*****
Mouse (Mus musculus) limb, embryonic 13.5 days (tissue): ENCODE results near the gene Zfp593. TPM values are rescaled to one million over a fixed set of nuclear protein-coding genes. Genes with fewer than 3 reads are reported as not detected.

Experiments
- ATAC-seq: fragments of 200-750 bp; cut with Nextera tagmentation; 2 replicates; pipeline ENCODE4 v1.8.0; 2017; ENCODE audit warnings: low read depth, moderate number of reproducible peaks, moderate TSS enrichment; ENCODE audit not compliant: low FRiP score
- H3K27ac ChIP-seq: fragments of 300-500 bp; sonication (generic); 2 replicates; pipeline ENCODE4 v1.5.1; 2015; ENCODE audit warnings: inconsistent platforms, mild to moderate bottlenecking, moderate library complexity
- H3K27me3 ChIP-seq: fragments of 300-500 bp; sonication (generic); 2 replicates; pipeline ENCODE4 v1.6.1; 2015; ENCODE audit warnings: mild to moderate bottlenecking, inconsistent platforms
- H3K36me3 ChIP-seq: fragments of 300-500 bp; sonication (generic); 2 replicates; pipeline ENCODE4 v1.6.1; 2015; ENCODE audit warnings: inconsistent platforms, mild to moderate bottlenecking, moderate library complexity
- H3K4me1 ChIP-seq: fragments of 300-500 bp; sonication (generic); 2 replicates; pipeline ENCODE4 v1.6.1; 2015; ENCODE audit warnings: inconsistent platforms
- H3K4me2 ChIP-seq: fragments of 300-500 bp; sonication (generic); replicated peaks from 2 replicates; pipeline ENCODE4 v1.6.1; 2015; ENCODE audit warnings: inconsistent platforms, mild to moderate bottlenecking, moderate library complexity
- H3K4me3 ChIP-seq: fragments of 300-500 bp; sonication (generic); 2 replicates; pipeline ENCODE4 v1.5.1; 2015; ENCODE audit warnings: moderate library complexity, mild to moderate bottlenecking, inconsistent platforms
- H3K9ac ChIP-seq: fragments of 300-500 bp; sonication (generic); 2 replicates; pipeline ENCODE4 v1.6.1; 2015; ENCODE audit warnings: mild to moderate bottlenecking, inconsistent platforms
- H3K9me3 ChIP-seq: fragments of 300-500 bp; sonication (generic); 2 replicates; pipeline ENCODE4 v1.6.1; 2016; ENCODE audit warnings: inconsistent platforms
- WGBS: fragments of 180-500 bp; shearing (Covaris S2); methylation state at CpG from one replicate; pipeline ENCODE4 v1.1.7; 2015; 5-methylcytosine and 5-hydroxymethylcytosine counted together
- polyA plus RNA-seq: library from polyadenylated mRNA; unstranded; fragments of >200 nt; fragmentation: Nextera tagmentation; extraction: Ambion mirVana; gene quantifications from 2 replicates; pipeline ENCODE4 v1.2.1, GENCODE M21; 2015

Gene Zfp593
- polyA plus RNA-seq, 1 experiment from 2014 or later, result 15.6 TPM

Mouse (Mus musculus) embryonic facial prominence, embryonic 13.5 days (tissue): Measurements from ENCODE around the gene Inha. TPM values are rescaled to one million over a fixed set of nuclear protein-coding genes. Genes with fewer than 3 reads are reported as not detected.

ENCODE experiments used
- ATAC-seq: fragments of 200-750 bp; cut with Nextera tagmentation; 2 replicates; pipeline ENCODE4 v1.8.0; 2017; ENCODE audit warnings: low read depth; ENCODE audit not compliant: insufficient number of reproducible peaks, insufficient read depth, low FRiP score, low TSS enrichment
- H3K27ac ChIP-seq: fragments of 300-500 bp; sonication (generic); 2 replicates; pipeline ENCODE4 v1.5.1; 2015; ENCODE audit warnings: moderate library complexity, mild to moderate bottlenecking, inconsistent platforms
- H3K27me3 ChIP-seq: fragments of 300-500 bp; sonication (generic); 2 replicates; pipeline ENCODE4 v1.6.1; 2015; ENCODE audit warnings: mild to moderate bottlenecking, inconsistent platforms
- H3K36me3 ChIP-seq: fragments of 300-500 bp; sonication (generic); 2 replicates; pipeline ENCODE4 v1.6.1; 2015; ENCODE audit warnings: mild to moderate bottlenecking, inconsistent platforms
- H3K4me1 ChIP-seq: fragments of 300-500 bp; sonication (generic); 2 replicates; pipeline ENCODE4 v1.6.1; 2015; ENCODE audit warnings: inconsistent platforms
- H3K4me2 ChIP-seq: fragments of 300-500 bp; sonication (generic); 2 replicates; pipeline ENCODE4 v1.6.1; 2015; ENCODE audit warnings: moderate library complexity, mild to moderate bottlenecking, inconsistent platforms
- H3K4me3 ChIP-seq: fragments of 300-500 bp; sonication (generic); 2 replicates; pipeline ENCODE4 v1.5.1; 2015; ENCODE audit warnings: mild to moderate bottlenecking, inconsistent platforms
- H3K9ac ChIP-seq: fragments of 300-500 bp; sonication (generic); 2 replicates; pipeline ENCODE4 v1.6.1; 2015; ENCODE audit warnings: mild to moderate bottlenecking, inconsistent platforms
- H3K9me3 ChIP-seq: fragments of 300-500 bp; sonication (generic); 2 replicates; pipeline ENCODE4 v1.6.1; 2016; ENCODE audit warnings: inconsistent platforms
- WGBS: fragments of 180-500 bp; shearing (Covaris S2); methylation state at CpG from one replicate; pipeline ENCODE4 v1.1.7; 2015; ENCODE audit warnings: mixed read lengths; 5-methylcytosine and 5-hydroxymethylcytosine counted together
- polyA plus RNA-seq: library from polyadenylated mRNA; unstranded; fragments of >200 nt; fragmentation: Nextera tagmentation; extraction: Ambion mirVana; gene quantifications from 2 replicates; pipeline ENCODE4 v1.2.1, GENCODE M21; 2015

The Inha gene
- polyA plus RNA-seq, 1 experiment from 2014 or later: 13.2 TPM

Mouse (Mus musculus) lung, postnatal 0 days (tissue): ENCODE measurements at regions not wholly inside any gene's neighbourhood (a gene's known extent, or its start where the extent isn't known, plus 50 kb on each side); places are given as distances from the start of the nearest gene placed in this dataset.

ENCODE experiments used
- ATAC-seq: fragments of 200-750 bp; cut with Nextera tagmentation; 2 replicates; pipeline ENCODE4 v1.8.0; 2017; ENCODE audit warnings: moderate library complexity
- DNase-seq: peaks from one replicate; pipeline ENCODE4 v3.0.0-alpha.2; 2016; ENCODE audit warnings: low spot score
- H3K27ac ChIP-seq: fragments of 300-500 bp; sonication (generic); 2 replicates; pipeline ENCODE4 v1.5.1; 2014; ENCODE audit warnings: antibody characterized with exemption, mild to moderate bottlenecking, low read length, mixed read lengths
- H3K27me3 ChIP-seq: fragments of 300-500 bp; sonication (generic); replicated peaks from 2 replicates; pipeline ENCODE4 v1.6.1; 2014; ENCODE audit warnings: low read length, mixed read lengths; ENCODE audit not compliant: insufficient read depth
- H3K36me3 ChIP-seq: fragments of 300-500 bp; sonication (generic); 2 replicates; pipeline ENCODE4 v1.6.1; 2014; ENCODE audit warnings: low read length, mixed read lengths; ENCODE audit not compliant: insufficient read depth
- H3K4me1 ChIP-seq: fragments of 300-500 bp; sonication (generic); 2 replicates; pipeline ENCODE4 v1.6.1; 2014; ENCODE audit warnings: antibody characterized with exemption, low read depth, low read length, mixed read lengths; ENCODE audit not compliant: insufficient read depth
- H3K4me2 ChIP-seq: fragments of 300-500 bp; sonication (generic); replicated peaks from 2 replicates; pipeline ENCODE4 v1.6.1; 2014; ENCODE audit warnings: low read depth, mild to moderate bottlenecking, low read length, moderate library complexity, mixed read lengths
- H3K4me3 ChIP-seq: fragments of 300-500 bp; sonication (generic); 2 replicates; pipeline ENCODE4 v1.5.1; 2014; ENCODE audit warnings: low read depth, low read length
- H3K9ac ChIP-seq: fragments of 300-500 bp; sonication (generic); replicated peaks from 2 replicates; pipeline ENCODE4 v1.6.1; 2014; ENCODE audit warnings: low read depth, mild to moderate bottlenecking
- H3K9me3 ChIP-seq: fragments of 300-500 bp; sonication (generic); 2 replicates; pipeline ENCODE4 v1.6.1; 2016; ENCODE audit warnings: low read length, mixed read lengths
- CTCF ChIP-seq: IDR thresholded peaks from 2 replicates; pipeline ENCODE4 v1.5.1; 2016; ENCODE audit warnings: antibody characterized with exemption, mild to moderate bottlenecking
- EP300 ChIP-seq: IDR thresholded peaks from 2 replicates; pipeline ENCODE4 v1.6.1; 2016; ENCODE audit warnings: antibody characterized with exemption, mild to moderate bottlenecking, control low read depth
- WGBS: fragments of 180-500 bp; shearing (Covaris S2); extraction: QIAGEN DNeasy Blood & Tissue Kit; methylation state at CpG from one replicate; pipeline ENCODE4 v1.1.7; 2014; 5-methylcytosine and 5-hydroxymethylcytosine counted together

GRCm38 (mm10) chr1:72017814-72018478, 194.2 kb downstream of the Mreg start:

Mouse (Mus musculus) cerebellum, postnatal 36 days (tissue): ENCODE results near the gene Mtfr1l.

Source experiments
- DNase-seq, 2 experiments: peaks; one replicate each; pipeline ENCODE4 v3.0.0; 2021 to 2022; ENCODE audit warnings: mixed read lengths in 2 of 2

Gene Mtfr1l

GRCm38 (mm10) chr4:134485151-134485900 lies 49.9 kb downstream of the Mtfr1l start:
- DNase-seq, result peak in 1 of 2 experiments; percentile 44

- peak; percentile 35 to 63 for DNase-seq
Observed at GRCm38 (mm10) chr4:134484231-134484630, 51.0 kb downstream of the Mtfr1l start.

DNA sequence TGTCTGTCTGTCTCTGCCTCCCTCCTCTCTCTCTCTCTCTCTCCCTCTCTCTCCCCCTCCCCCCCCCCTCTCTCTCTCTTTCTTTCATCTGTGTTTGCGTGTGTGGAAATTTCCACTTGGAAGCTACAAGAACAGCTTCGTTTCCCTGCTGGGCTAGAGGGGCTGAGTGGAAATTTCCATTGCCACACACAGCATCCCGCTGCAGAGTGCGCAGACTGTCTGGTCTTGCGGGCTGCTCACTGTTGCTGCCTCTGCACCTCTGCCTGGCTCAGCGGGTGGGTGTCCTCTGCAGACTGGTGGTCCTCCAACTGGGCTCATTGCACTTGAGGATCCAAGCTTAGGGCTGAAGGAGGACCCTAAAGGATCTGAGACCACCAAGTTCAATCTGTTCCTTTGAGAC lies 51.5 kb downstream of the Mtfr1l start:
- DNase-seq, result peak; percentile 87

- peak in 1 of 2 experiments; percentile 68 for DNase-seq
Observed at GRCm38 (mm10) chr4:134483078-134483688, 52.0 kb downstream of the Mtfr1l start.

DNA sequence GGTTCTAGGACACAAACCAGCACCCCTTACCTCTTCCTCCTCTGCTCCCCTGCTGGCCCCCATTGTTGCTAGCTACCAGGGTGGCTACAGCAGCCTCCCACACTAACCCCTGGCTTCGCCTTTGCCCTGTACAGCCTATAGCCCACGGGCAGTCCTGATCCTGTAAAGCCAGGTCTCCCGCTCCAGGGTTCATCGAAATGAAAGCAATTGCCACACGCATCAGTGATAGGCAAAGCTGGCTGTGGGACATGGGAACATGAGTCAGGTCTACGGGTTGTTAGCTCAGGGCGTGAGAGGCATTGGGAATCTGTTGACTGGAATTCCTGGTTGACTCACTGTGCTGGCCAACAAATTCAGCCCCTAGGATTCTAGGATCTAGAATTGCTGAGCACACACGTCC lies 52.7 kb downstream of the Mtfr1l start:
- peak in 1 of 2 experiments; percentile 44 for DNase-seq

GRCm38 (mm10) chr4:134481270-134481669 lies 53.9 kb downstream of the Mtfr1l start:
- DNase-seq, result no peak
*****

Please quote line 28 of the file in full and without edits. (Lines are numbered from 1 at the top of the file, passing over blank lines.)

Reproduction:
- polyA plus RNA-seq: library from polyadenylated mRNA; unstranded; fragments of >200 nt; fragmentation: Nextera tagmentation; extraction: Ambion mirVana; gene quantifications from 2 replicates; pipeline ENCODE4 v1.2.1, GENCODE M21; 2015